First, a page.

Seven things to know about the Top Prospects Game

Ty Ronning is taking the place of injured teammate Tyler Benson. (Ben Nelms/Getty)

Contrary to popular belief, it’s not Don Cherry, Bobby Orr or any of the guest coaches that choose who plays in the BMO CHL/NHL Top Prospects Game. In fact, the CHL prefers to keep at arm’s length during the selections to avoid conflicts of interest. That and six more things you didn’t know about the game.


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Who’s eligible?

For the 2016 game, any player on an active CHL roster born between Jan. 1, 1996 and Sept. 15, 1998. While it is rare for players in their second or third year of draft eligibility to be included, it does happen. The most recent high-profile case was Tanner Pearson, who was 20 years old when he was selected to play in the 2012 edition of this game. Pearson ended up going 30th overall to the L.A. Kings that June. While it wasn’t one contest that determined his draft ranking, the prospects game did have an impact.

Players born after Sept. 15th, 1998 are referred to as “late birthdays, or simply “late” in scouting vernacular and aren’t eligible until subsequent years. The oldest player in this year's game is winger Julien Gauthier of the Val-d'Or Foreurs (Oct. 15, 1997); the youngest is Everett Silvertips goalie Carter Hart (Aug. 13, 1998).

Who picks the players?

Player selection is facilitated by NHL Central Scouting, but actually dictated by each of the 30 NHL teams. It’s important to know that Central Scouting is not in any competition with any of the independent scouting services and therefore has no vested interest in who plays. The bureau is there to best serve the NHL as a whole. The head of NHL Central Scouting is Dan Marr, who was once the head scout for the Atlanta Thrashers and has a long history in the league going back to his days in the Toronto Maple Leafs organization. Marr has been on the job since October of 2011, shortly after the passing of the late and legendary E.J. McGuire.

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How are players picked?

NHL teams are given a nomination sheet in early December that the scouting directors complete and return to Central Scouting. Participation is strongly encouraged, but not mandatory. The nomination sheet asks teams to name four goalies, 12 defencemen and 24 forwards. The names are tabulated and a list for each of the three positions is created. Essentially those lists determine who plays in the game.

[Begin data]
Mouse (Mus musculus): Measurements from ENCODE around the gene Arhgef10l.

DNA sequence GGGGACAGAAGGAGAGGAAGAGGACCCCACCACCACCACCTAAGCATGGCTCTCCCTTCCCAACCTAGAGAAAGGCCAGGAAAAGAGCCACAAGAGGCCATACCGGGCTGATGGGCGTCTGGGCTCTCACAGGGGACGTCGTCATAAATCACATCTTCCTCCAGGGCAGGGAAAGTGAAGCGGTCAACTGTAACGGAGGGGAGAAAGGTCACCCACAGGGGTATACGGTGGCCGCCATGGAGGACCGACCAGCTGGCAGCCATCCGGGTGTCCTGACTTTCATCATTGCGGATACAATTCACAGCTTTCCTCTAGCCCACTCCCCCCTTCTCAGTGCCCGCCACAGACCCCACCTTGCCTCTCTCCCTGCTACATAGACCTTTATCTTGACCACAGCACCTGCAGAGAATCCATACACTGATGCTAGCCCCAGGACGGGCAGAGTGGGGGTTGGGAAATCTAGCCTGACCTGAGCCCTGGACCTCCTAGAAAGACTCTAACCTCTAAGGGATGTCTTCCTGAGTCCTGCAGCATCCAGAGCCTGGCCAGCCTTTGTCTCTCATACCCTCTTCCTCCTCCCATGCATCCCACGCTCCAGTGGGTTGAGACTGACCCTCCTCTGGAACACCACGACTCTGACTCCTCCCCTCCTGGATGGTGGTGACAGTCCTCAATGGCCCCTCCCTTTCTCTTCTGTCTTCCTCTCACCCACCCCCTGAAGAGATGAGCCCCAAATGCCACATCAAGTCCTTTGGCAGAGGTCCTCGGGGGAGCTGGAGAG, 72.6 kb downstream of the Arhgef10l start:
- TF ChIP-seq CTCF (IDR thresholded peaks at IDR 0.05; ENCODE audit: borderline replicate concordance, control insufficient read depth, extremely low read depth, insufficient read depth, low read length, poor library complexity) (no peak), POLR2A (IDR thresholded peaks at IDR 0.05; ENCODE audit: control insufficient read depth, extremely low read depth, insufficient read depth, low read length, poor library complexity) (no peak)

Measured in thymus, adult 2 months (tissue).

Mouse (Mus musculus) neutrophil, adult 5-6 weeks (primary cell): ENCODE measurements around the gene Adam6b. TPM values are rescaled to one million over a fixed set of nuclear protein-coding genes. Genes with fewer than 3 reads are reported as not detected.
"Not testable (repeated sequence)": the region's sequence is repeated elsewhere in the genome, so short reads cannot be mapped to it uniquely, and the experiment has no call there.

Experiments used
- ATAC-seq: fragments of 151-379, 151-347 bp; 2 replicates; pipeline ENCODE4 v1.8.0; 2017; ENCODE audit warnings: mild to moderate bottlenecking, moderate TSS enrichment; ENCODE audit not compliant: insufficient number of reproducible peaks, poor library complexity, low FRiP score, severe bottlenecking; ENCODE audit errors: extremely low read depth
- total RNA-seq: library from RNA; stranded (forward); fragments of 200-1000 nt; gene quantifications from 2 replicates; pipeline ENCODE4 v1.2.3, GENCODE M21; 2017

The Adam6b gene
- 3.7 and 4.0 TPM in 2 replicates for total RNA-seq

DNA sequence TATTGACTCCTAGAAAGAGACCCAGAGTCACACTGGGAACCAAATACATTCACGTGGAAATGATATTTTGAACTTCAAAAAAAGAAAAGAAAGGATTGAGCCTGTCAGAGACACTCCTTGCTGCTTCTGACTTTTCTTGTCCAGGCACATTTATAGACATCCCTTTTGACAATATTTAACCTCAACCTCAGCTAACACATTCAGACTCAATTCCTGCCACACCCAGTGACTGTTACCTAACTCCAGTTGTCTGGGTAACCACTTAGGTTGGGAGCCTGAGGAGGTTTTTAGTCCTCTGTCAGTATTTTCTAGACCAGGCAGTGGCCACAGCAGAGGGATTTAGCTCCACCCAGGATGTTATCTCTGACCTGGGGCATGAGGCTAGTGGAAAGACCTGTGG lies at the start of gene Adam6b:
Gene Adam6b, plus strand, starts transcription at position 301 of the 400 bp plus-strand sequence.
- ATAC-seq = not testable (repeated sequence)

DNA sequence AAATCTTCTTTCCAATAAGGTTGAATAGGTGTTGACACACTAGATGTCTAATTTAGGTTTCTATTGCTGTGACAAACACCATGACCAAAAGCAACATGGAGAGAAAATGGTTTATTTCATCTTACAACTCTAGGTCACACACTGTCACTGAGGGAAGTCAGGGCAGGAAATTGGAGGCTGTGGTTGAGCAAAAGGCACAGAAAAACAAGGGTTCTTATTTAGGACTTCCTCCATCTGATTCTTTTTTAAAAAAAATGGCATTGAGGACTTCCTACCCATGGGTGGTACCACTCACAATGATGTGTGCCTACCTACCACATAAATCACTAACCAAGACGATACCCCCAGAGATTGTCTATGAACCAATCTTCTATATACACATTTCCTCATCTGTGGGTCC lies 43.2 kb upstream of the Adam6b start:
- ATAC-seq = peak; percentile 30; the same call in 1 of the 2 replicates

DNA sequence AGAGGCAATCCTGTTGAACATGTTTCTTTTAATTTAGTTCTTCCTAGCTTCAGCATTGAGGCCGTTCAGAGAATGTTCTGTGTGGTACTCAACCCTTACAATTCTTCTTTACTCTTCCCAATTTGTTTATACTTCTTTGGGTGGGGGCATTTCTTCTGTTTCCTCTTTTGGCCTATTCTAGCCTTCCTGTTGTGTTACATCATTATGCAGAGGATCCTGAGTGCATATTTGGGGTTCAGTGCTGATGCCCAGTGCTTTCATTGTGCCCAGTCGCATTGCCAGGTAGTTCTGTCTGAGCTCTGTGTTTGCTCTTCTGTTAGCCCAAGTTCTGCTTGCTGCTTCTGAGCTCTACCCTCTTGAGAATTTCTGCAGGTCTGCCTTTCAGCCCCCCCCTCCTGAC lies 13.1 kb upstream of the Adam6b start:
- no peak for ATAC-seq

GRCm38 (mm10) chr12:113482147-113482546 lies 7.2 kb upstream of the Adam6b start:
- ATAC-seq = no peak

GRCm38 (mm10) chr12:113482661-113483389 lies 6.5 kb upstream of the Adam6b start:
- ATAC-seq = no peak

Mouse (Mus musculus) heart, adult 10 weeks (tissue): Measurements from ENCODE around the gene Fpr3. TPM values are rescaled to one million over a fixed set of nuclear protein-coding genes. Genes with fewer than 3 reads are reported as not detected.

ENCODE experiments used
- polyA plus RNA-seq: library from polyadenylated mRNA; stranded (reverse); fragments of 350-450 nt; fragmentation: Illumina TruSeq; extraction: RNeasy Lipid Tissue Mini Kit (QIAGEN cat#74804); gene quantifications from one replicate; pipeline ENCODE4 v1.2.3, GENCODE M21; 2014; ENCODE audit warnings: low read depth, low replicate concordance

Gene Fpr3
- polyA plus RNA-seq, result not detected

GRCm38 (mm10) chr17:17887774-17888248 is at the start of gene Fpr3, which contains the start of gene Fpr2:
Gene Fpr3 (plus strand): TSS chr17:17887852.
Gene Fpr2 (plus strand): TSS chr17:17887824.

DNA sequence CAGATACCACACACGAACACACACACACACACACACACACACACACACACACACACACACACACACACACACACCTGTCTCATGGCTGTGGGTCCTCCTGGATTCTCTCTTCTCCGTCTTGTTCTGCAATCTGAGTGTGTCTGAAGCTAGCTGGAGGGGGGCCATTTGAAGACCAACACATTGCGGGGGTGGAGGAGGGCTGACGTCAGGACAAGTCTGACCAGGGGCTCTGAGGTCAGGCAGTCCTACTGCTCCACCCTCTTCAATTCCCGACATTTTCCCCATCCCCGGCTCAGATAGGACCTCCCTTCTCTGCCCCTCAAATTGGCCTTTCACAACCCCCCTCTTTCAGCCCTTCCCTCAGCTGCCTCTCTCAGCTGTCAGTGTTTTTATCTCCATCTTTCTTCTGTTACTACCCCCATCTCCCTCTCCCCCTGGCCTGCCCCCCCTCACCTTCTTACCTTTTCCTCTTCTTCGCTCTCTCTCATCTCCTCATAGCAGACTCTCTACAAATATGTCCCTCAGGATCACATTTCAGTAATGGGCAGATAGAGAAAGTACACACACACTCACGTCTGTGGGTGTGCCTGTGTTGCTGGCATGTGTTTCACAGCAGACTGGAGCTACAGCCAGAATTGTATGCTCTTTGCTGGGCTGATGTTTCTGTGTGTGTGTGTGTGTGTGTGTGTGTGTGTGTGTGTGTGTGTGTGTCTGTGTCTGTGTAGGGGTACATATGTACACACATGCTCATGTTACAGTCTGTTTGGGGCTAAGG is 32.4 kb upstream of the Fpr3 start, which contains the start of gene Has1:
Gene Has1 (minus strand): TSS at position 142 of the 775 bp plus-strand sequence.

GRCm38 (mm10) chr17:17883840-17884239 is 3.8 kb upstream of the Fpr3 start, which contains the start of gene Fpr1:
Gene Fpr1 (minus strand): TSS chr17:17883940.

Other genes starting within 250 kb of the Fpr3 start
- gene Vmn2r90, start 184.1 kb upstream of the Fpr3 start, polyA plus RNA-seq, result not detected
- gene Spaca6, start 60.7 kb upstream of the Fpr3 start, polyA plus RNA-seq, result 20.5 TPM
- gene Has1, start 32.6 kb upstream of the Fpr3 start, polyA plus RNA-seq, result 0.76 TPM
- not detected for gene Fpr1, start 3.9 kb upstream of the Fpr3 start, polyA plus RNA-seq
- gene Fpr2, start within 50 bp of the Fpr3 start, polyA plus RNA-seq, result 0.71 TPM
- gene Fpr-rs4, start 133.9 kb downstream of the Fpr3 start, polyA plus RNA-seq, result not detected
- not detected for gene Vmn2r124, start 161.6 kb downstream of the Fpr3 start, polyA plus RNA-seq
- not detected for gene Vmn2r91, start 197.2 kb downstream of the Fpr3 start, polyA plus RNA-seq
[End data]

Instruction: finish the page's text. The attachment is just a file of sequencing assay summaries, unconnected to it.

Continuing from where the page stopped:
And, no, there is no consideration given to anyone who plays for the host city’s club.

How are the teams decided?

Once the player lists are made, Central Scouting looks at recent history to see if and when players have played together. Often current teammates are teamed. Another big factor is the most recent (in this case 2015) Ivan Hlinka tournament—linemates and defence partners are often paired. The players are then split into two teams, sent off to the CHL and from there, the league assigns the coaching staffs.

The idea is to make the players as comfortable as possible to foster peak performances.

Injuries and replacements

It’s inevitable that some of the players named in December are unable to participate due to injury. Replacing an injured player is nothing more than going to the next player on the list for that position. For example, if any one of the 24 forwards cannot partake due to injury, then the 25th forward on Central’s list is invited to play.

There is one exception to the rule. If a replacement player is notified and he’s not physically able to arrive in time for the game, Central Scouting gets together with the CHL to find the next highest-ranked player on the list who’s geographically able to make it in time for the game.

Players replaced due to injury

Tyler Benson, LW, Vancouver Giants (WHL); replaced by Ty Ronning, RW, Vancouver Giants

The Yakupov Rule

Players returning from injury must be cleared not just medically, but deemed 100 percent game-ready in order to participate. Central Scouting works with the player, team, league, agent and medical staff to ensure no one plays hurt.

In 2012, Sarnia's Nail Yakupov missed roughly a month after the world juniors. The week before the prospects game, Yakupov returned to the Sting and played three games in three nights, but decided to skip the prospects game. That earned him a two-game suspension.

The Top Prospects Game is the one marquee event on the CHL schedule specifically designed for draft-eligible players. The league takes the event seriously. It is believed if a player is healthy enough to play for his club team, he’s healthy enough to participate in the prospects game.

Sucking it in

Upon arriving, every player is subject to height and weight measurements taken by NHL Central Scouting. The bureau also sub-contracts a fitness testing company and dedicates a day to evaluate the players in a series of on and off-ice tests. All of the measurements and test results are made available to every NHL team.